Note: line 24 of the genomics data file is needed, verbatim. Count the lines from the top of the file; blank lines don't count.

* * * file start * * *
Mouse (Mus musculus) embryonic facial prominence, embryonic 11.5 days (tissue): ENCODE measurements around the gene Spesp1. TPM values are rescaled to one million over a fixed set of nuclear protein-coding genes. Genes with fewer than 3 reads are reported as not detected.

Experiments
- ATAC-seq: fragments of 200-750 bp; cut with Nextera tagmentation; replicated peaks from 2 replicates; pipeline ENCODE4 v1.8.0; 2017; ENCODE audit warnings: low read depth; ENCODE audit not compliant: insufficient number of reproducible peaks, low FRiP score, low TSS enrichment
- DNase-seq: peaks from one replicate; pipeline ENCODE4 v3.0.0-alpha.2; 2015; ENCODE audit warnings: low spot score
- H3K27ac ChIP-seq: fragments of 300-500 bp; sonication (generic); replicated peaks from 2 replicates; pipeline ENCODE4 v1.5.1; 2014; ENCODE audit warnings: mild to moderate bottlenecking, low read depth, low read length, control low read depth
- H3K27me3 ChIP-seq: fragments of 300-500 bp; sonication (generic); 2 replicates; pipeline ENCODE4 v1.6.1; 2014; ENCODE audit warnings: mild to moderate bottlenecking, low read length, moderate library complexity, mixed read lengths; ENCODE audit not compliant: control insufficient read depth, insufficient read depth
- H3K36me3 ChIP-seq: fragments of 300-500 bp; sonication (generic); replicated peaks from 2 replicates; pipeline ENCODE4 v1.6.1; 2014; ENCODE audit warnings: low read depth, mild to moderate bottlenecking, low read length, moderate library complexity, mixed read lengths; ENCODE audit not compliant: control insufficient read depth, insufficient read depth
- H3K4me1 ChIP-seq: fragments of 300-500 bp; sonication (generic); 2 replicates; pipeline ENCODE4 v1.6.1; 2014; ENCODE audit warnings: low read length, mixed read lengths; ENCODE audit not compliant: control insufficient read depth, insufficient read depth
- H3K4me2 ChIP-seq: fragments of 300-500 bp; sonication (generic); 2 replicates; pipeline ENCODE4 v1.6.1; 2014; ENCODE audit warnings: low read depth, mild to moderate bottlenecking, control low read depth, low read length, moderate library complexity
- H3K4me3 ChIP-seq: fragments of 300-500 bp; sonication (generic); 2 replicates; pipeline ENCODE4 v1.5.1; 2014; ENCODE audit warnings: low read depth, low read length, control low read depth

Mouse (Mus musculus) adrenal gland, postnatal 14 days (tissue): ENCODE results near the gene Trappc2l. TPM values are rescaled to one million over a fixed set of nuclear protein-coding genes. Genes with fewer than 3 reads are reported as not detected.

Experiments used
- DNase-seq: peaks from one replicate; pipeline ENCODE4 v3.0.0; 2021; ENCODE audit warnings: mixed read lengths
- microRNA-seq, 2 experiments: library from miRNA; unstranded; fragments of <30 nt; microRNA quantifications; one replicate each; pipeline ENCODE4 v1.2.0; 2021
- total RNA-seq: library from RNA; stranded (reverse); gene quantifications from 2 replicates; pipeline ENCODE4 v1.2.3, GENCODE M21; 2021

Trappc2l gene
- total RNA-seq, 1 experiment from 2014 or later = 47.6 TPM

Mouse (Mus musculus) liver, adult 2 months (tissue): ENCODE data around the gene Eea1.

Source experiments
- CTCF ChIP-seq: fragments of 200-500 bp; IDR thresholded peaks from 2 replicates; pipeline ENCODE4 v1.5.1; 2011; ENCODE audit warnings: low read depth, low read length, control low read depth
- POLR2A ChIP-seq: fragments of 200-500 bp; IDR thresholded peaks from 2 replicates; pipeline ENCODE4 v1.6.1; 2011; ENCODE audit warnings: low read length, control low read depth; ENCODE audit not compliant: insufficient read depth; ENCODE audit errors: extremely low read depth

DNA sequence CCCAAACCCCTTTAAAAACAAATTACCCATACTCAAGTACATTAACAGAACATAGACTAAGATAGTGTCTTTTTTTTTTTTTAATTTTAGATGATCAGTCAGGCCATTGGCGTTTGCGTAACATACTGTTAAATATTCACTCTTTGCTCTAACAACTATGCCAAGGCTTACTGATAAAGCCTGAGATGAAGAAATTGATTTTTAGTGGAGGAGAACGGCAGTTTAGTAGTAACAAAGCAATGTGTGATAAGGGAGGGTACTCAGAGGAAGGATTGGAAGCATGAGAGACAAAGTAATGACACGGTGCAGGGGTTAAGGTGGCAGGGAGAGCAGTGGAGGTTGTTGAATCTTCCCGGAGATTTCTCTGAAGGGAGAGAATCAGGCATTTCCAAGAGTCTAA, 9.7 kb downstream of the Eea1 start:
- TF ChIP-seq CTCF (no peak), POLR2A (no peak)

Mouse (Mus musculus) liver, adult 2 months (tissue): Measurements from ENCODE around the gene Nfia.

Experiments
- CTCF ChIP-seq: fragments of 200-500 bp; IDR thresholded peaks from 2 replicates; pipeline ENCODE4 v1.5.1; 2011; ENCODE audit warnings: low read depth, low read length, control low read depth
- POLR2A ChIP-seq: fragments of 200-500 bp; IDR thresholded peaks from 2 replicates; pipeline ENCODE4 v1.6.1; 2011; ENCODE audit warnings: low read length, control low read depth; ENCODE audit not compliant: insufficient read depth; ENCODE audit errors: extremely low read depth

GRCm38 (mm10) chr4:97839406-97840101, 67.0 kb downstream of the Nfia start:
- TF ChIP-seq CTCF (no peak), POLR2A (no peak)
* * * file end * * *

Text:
Mouse (Mus musculus) liver, adult 2 months (tissue): Measurements from ENCODE around the gene Nfia.